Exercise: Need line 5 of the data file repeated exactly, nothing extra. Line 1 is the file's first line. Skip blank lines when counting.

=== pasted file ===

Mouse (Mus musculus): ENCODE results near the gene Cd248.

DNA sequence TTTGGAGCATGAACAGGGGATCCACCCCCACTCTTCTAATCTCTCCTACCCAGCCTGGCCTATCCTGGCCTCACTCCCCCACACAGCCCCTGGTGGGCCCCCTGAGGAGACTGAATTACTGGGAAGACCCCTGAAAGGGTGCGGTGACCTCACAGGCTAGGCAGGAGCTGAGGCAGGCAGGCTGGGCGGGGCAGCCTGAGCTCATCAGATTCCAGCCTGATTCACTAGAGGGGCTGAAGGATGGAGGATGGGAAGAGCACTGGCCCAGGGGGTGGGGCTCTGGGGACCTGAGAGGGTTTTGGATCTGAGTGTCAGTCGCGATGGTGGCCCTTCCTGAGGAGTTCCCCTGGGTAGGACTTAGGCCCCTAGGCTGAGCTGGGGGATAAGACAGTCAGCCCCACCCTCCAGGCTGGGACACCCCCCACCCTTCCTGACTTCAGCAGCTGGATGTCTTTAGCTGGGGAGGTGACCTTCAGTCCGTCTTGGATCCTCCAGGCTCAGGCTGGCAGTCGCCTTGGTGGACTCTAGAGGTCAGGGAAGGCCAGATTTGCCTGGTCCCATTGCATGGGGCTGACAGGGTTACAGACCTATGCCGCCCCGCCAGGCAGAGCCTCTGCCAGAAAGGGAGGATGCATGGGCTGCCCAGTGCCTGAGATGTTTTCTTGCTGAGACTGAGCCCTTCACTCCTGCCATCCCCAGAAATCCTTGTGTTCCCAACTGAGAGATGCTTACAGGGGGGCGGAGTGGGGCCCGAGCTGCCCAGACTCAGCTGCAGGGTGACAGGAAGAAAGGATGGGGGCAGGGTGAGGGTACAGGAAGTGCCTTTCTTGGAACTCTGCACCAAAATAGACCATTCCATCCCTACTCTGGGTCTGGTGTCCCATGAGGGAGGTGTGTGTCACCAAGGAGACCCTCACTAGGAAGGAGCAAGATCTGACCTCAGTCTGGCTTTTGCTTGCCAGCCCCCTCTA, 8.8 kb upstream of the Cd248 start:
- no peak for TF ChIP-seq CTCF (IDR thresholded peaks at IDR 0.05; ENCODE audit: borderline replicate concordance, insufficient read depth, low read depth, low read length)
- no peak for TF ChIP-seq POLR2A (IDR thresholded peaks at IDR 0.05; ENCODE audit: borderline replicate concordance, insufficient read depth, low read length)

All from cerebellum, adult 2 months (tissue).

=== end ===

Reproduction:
All from cerebellum, adult 2 months (tissue).